Khartoum, rebels extend ceasefire, as US mounts pressure for final deal

Feb 28 (AFP)

The Sudan government and Sudan People's Liberation Army (SPLA) rebels on Saturday signed an agreement extending an ongoing ceasefire by a month, as the United States mounted pressure on both sides to reach a final peace deal.

"The two sides have today (Saturday) signed an extension of the ceasefire from March 1 to 31," an official told AFP by telephone from the peace talks venue in Naivasha, northwest of the capital Nairobi.

The extension was signed by Idris Abdelgadir for Khartoum and Nhial Deng Nhial for the SPLA, the same day acting US Assistant Secretary of State for African Affairs Charles Snyder held talks in Naivasha with Sudanese Vice President Ali Osman Taha and SPLA leader John Garang.

"Snyder held talks with both leaders, apparently pushing them to reach a comprehensive peace deal soon," said the official, who declined to be named.

SPLA spokesman Yasser Arman and Sudan's deputy charge de affairs Ahmed Diediery, who are both delegates, confirmed the meeting and
reiterated their sides' commitment to reach a final deal.

Taha and Garang, who resumed their fourth round of face-to-face talks on February 17, aimed at ending 21 years of devastating civil war, are currently focusing on the remaining issues on the status of three disputed regions -- Abyei, Nuba Mountains and Southern Blue Nile, as well as sharing of political and administrative power.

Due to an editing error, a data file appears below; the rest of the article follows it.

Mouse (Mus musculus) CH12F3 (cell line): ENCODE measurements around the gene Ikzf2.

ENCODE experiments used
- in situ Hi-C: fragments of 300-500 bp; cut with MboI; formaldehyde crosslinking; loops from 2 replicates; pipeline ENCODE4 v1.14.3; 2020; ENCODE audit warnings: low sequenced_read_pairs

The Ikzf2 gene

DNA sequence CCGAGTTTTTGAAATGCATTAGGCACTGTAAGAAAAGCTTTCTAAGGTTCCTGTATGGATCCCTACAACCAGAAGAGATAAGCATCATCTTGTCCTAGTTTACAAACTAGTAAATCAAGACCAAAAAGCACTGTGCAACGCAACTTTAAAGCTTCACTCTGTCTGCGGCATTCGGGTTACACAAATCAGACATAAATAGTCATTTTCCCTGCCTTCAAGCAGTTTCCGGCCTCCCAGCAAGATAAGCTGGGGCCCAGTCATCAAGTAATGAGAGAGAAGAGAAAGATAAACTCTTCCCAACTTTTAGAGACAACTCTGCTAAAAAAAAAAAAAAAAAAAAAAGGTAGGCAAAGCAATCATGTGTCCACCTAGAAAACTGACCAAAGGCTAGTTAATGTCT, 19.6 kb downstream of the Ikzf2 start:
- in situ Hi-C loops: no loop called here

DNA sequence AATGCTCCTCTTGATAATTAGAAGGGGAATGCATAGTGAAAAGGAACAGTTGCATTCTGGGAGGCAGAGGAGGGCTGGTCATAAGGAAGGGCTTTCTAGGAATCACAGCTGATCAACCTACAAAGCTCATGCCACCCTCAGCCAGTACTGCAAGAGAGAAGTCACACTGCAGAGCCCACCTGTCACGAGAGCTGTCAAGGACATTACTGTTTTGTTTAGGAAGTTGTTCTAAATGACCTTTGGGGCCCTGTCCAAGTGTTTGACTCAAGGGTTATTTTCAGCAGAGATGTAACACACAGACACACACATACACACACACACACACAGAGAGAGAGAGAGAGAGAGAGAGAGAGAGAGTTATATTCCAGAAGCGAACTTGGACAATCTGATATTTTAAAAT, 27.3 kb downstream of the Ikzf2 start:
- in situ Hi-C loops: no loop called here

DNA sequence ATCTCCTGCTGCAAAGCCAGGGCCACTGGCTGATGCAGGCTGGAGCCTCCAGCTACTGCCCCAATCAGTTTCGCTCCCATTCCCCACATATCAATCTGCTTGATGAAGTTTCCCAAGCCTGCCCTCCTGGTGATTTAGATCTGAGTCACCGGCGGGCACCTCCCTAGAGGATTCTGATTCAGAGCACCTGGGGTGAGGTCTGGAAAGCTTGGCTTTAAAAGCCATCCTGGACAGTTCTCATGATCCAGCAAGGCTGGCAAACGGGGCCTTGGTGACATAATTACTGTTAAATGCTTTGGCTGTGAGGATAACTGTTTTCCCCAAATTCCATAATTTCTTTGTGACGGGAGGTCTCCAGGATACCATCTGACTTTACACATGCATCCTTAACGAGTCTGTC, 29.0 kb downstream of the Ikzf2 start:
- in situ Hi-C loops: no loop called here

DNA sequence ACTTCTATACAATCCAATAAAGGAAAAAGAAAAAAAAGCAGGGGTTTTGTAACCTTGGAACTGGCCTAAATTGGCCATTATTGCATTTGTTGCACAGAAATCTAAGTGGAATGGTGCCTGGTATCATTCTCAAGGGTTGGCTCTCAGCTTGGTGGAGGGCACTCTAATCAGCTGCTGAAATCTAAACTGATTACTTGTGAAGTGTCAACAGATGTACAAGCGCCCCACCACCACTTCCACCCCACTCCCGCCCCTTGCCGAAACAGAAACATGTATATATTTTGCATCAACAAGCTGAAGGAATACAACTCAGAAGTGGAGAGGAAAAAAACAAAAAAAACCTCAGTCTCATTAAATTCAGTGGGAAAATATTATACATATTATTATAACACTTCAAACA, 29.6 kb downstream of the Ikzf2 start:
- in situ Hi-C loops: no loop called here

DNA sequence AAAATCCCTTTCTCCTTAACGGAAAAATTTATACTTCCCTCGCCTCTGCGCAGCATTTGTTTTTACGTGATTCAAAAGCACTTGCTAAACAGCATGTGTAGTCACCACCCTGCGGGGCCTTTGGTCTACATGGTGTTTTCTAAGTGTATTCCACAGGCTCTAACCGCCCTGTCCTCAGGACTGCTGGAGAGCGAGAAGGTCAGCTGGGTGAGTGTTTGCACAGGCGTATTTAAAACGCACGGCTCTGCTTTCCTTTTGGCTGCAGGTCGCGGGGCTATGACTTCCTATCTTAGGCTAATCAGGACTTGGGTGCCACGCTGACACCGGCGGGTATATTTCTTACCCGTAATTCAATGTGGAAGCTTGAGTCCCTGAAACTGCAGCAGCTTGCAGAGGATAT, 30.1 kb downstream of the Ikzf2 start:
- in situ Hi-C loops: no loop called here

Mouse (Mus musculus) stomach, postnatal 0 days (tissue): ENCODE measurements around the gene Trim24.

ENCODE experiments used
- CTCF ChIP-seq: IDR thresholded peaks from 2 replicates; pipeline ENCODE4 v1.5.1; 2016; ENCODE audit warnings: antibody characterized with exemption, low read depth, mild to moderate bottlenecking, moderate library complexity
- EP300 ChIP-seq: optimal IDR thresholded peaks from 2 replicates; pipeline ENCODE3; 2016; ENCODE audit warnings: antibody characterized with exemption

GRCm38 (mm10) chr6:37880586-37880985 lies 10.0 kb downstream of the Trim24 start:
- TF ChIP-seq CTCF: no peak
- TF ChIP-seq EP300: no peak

While they are not strictly part of south Sudan, the SPLA claims to represent the people of these areas.

Khartoum and the rebels have already signed an agreement on a 50-50 split of the country's wealth, particularly oil revenues.

In 2002, Khartoum and the SPLA concluded an agreement to grant the south the right to self-determination after a six-year transition period.

Last September, both sides reached a deal on transitional security, under which the government would withdraw its troops from the south.

The war in Sudan, rated as Africa's longest after Angola's civil war, erupted in 1983 to end domination of the mainly Chritian and animist south by the Arabised, Muslim north.

The conflict and war-related famine and disease have claimed at least 1.5 million lives and displaced an estimated four million people.